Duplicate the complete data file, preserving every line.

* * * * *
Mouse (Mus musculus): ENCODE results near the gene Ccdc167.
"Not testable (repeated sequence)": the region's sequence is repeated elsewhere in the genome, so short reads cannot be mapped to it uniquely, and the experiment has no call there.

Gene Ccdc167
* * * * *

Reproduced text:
Mouse (Mus musculus): ENCODE results near the gene Ccdc167.
"Not testable (repeated sequence)": the region's sequence is repeated elsewhere in the genome, so short reads cannot be mapped to it uniquely, and the experiment has no call there.

Gene Ccdc167